The Update: Coach K
The Update is our monthly feature where we check in with our favourite artists to talk side-projects, new endeavours and works-in-progress.
Having nurtured some of modern music’s most vital acts, Atlanta rap mogul Coach K takes us through the history of his label Quality Control Music, and where it’s heading for 2018.
What’s your background in the Atlanta music industry?
I don’t want to date myself, but I’m a 20-year veteran. And I’ve been able to coach a lot of teams. I started with Pastor Troy – a cultural icon in the South of America. Then I managed [Young] Jeezy for eight years, then I managed Gucci Mane for five. And then Migos. There have been a lot of artists in between them, but those were cultural moments in hip-hop history.
Is it true that the American hip-hop industry is still primarily based in New York and LA?
The major labels are in New York and LA, but the South has had a chokehold on hip-hop for the last 15 years. Me and my business partner [Pierre Thomas] were just having a conversation last night, with Quality Control we’re going to build a platform so these artists from the South don’t have to go to New York or LA. We want to become that major label in the South. Def Jam was [once] an indie, then it became a major. Interscope was an indie, became a major. So that’s the plan for Quality Control.
What makes Quality Control different from traditional record labels?
When we sign an artist, it’s business, but it’s more like we’re a big family of creatives. Most other major labels, their employees might have 100 artists they have to deal with. At 7pm, when they shut down, they go home to their families and the next day they have to deal with different artists. With us, we’re smaller and we’re more direct.
What inspired you to work with Stefflon Don?
I mean, she’s very, very talented. Steff is culture, you know what I’m saying? Our music comes from a place that’s inside, you have soul with it. She has a label, because she’s partnered with a really good friend of mine, and the first time I heard her music, I was like ‘Oh my god this is incredible, I want to be your partner in the States’. She has the talent and the ability to cross over here into the States. Because she’s making the type of music that’s universal. Our label is all about a culture and a feeling. And Steff has it.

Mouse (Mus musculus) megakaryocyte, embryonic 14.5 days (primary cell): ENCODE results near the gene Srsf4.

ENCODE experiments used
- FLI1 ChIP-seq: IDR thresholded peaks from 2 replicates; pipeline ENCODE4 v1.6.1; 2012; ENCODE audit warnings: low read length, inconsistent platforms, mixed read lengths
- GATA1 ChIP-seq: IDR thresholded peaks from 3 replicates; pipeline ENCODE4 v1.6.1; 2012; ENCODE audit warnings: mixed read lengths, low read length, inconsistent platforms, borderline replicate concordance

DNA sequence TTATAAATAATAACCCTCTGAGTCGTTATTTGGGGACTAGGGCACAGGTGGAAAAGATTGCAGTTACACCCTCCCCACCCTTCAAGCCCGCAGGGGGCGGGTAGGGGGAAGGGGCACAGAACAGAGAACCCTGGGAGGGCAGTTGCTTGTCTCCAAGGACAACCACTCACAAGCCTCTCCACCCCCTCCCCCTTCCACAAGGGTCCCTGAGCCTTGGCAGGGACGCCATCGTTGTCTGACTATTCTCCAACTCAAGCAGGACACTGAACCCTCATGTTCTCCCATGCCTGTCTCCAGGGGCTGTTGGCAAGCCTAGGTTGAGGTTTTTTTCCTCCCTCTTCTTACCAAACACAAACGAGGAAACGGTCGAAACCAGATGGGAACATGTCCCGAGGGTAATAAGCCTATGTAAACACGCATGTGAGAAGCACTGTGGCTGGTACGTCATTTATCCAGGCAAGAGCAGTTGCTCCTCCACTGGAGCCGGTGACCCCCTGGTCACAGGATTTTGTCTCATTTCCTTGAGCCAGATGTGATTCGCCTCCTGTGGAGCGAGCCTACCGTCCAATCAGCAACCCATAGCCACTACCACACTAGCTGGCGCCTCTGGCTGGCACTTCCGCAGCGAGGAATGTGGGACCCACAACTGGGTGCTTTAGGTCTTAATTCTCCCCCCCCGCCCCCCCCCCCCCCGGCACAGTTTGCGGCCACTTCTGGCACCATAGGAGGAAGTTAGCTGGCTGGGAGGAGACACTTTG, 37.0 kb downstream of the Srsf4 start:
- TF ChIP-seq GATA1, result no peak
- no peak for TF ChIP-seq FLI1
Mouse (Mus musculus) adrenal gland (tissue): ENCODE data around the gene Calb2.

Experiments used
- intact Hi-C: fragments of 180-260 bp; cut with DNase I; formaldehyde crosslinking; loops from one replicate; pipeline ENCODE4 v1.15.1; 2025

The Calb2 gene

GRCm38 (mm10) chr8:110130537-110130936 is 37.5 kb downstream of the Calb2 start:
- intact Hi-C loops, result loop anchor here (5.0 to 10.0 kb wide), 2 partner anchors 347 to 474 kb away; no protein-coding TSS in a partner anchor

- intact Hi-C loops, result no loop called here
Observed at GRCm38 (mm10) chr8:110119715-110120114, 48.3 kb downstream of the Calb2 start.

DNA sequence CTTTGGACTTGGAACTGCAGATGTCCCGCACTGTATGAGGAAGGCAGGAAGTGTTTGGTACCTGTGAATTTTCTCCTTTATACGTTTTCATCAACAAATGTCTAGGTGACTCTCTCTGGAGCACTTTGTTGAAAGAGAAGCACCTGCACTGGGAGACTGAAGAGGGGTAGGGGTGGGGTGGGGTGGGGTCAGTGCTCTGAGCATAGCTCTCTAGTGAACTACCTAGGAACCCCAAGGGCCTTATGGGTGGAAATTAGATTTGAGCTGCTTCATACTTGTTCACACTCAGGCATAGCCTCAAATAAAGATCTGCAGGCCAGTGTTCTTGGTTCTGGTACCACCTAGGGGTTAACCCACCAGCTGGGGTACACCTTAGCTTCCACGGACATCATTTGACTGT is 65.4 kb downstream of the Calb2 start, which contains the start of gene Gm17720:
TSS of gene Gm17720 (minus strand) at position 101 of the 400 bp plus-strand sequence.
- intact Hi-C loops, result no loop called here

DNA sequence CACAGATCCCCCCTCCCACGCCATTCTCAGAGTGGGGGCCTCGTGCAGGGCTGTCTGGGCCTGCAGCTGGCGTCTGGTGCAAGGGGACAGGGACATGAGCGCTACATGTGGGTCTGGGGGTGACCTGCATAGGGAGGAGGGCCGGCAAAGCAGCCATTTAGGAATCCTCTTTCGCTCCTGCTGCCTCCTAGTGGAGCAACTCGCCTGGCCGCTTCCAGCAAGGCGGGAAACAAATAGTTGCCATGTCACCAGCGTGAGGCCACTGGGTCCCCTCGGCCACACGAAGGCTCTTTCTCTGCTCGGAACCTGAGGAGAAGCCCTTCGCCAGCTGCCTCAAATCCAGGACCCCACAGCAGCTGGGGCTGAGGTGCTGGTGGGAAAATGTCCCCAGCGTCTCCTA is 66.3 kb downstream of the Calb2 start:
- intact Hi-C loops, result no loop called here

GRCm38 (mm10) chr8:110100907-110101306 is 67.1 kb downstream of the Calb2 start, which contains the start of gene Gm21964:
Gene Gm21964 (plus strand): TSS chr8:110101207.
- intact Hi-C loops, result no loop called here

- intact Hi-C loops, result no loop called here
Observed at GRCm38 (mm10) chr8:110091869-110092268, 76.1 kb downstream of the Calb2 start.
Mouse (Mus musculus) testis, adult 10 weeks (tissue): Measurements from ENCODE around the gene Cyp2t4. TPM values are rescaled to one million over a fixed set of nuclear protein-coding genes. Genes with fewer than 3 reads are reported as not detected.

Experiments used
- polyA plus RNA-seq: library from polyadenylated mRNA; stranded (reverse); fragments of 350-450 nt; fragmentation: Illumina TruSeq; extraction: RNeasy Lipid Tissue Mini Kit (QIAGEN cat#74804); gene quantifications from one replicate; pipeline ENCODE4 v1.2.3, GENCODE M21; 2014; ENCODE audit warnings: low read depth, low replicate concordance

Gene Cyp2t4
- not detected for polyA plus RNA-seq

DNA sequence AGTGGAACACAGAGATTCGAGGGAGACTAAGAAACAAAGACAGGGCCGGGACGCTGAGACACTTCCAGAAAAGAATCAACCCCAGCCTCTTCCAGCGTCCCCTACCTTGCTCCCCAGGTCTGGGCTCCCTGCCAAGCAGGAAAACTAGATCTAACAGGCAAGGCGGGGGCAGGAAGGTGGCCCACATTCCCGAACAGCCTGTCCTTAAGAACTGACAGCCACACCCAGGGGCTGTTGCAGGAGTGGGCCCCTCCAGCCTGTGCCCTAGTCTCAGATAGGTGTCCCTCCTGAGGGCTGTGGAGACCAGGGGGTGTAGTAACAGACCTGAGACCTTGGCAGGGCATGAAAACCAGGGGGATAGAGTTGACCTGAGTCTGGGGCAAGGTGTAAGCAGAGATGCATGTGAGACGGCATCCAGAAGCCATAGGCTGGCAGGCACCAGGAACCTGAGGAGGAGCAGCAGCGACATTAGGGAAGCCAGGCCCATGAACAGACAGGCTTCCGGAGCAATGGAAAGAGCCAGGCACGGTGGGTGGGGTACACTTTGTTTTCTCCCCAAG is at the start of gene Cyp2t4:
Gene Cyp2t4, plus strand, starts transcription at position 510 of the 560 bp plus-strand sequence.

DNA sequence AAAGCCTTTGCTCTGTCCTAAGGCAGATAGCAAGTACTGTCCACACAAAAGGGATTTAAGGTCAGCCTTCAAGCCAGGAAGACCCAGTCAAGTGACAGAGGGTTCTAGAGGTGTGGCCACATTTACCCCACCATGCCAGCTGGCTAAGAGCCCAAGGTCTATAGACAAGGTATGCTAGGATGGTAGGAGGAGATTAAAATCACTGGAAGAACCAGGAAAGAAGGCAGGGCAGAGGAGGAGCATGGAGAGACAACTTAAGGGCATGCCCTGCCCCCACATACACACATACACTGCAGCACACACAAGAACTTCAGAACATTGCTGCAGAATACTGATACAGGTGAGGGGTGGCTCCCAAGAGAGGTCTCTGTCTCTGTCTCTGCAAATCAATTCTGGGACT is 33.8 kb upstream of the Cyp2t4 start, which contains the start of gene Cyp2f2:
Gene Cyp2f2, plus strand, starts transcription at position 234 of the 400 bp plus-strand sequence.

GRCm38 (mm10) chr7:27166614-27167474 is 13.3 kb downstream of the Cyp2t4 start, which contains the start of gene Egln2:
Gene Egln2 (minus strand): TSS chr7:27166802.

To what extent have Migos affected Quality Control and your career in general? Are they at the heart of what Quality Control does?
I mean, Migos was our first signing – it’s going to be five years in May. They’re the OGs of the label, and they’re the babies of the label! So we spent a lot of time developing the sound, developing the look, you know, just developing the talent.
“What we’re basically saying is that we’ve got the streets on lock, whether it’s your city or my city”
What was the vision for the recent Quality Control: Control The Streets Vol 1. compilation?
The vision for that is self-explained – to control the streets. We wanted to display our artists and talent. In a way, we’re running it right now. What we’re basically saying is that we’ve got the streets on lock, whether it’s your city or my city.
The Migos members have been particularly prolific with collaborations and guest verses. Is that part of the strategy?
Most definitely, we want a piece of the market share. Offset had the Without Warning album with 21 Savage and Metro Boomin, Quavo had the Huncho Jack, Jack Huncho album with Travis Scott. The plan was for it all to come back to the album Culture 2.
What projects can we expect from Quality Control in 2018?
Culture 2. New projects from City Girls, Jordan Hollywood, another Lil Baby project, [Lil Yachty’s] Lil Boat 2. A surprise Glazier Boys project – that’s going to be a big one.
Photography: Lester Cohen
Culture 2 is out now via Quality Control Music / Virgin EMI